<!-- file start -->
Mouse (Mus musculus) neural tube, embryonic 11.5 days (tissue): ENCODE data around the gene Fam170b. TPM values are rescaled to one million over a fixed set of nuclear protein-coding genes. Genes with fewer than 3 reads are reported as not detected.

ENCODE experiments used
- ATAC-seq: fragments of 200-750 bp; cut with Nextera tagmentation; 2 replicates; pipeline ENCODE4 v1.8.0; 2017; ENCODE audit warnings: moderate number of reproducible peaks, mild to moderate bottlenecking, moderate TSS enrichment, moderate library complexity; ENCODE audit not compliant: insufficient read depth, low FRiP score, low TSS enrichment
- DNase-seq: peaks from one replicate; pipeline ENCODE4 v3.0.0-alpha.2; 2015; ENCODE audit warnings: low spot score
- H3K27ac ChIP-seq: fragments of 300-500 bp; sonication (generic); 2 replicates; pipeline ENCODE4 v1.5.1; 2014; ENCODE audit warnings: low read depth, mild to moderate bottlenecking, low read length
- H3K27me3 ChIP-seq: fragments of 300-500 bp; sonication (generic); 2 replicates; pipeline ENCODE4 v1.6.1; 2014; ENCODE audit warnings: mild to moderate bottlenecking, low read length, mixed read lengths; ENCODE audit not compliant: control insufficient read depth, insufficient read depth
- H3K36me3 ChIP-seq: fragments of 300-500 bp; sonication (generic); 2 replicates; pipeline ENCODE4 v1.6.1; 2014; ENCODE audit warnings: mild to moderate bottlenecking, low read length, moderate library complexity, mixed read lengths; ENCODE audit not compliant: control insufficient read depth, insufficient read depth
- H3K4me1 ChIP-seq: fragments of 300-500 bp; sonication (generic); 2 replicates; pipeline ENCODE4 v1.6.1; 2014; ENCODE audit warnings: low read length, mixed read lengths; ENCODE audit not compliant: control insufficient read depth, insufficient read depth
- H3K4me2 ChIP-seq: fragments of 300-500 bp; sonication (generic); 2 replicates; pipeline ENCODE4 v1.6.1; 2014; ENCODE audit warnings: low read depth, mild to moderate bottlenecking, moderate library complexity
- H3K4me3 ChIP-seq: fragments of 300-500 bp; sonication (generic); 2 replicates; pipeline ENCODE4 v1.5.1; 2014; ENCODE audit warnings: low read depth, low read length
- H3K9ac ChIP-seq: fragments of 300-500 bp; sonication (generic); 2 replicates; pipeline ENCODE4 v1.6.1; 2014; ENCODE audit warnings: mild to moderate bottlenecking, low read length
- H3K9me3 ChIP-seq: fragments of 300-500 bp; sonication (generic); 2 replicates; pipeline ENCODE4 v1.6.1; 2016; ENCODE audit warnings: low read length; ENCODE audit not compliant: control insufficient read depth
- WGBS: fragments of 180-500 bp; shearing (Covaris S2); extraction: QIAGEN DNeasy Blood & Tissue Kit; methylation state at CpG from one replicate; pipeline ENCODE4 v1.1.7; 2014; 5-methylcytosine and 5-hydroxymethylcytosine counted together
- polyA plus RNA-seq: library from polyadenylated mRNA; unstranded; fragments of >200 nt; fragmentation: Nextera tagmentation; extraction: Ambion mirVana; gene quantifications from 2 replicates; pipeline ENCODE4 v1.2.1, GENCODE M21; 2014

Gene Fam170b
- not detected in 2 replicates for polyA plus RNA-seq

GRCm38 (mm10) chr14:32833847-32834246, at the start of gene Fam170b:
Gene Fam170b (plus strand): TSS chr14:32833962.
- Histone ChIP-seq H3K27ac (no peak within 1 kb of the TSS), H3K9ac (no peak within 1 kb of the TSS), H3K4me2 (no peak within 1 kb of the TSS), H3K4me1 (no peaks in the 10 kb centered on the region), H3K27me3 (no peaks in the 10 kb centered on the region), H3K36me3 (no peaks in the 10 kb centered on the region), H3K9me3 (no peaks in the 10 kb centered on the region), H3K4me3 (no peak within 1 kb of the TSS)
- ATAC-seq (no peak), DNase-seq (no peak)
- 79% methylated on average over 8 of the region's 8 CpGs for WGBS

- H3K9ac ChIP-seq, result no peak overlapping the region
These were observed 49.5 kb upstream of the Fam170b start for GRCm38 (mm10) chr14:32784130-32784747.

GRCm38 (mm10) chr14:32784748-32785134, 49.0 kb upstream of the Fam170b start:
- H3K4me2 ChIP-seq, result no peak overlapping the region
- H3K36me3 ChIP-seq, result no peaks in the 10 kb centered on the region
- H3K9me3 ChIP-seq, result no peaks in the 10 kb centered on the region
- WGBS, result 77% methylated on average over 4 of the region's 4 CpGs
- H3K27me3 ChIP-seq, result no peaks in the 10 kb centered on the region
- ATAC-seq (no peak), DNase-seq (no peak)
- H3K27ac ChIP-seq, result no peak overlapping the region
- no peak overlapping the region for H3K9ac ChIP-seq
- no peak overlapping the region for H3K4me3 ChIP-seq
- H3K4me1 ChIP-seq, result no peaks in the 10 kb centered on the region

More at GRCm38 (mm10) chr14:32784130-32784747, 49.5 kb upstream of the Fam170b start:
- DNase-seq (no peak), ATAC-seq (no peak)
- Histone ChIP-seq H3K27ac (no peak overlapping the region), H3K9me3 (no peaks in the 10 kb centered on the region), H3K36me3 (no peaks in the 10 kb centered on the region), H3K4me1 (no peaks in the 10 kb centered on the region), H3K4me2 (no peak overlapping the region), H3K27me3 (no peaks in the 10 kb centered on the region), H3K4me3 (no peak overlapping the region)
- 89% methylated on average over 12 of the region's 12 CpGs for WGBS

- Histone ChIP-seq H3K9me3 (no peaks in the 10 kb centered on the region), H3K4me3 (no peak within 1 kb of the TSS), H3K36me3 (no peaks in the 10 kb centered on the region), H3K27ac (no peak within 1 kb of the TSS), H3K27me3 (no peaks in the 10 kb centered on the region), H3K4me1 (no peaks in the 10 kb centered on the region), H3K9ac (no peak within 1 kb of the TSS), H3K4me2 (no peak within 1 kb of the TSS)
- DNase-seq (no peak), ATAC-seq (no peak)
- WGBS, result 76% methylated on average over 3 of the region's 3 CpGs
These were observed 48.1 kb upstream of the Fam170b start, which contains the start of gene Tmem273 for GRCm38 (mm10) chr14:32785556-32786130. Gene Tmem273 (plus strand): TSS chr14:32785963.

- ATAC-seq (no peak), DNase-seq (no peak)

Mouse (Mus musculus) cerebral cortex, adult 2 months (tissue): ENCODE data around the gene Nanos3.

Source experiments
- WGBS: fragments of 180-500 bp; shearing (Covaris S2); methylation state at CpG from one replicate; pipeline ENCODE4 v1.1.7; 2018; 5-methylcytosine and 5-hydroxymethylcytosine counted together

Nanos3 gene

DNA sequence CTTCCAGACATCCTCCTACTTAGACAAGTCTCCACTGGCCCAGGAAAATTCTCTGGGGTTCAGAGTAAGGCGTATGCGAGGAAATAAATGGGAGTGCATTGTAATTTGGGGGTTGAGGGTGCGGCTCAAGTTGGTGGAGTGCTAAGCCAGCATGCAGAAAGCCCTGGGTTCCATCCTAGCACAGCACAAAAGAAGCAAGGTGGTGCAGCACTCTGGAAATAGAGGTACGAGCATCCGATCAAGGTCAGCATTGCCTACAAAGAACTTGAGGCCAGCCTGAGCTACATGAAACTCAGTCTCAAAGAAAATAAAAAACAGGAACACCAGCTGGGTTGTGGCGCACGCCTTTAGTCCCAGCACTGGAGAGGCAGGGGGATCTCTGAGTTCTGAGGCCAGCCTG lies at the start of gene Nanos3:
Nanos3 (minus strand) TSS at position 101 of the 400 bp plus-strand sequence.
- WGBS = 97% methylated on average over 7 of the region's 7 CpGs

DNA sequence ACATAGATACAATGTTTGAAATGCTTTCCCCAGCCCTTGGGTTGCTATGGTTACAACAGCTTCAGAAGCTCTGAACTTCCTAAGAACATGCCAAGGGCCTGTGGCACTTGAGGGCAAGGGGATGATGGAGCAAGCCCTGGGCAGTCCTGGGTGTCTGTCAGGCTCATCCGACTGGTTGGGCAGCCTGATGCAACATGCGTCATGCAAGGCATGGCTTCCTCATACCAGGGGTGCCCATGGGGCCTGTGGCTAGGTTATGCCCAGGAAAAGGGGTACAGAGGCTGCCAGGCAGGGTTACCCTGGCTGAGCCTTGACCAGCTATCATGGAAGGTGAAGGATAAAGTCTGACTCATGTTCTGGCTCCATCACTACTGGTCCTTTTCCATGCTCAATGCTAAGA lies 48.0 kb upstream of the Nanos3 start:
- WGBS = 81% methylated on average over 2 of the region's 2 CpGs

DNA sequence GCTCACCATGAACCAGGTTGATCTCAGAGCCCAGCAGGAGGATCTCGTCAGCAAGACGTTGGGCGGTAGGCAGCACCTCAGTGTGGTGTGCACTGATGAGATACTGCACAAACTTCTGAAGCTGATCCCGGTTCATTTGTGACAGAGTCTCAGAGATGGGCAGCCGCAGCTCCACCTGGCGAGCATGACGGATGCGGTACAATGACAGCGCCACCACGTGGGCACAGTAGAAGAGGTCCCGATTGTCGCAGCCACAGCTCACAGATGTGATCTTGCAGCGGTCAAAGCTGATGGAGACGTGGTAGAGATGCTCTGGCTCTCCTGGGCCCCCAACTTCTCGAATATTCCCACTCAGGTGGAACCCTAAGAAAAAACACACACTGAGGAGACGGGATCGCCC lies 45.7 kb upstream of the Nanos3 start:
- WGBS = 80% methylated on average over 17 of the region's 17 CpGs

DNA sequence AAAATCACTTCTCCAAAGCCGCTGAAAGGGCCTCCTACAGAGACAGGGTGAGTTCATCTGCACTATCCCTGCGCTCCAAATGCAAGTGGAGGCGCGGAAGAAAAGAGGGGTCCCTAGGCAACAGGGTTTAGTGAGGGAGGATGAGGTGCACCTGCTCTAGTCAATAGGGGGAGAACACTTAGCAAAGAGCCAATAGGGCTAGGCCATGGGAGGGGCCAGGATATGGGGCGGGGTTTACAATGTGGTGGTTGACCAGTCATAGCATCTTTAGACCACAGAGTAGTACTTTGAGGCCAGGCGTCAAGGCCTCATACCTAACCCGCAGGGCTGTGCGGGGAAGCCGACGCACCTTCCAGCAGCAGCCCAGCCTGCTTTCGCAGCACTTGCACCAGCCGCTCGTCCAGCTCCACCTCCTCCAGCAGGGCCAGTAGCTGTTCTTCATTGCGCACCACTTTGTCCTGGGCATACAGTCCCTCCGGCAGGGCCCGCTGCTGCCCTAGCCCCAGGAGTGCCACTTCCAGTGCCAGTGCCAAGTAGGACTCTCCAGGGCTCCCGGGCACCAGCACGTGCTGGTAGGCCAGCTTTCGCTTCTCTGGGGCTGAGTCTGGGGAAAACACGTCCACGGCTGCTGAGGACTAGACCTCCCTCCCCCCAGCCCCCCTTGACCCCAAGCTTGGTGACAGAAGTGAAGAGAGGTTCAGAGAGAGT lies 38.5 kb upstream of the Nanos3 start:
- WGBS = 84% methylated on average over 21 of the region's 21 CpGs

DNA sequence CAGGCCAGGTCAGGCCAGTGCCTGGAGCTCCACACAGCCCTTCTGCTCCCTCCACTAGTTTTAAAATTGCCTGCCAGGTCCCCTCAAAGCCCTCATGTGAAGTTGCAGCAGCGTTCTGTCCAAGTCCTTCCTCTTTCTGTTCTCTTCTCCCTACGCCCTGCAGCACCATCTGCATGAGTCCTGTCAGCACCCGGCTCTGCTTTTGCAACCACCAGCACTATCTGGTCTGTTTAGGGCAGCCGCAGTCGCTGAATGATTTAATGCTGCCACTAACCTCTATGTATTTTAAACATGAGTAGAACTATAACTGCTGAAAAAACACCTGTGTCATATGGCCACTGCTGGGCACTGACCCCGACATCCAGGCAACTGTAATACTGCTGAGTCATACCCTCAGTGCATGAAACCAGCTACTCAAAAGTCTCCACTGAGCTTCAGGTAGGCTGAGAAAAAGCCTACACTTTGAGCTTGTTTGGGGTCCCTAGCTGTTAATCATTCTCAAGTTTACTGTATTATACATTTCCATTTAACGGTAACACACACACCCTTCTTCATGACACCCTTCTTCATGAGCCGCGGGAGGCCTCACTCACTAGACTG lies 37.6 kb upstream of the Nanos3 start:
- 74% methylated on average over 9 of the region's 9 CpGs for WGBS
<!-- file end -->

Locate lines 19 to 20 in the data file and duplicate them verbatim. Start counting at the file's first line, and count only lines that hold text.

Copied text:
- Histone ChIP-seq H3K27ac (no peak within 1 kb of the TSS), H3K9ac (no peak within 1 kb of the TSS), H3K4me2 (no peak within 1 kb of the TSS), H3K4me1 (no peaks in the 10 kb centered on the region), H3K27me3 (no peaks in the 10 kb centered on the region), H3K36me3 (no peaks in the 10 kb centered on the region), H3K9me3 (no peaks in the 10 kb centered on the region), H3K4me3 (no peak within 1 kb of the TSS)
- ATAC-seq (no peak), DNase-seq (no peak)